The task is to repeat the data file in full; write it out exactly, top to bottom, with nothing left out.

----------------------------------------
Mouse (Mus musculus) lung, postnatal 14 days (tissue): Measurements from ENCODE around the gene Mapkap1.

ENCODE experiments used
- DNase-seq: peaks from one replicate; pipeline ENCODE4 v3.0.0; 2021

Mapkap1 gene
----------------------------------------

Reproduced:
Mouse (Mus musculus) lung, postnatal 14 days (tissue): Measurements from ENCODE around the gene Mapkap1.

ENCODE experiments used
- DNase-seq: peaks from one replicate; pipeline ENCODE4 v3.0.0; 2021

Mapkap1 gene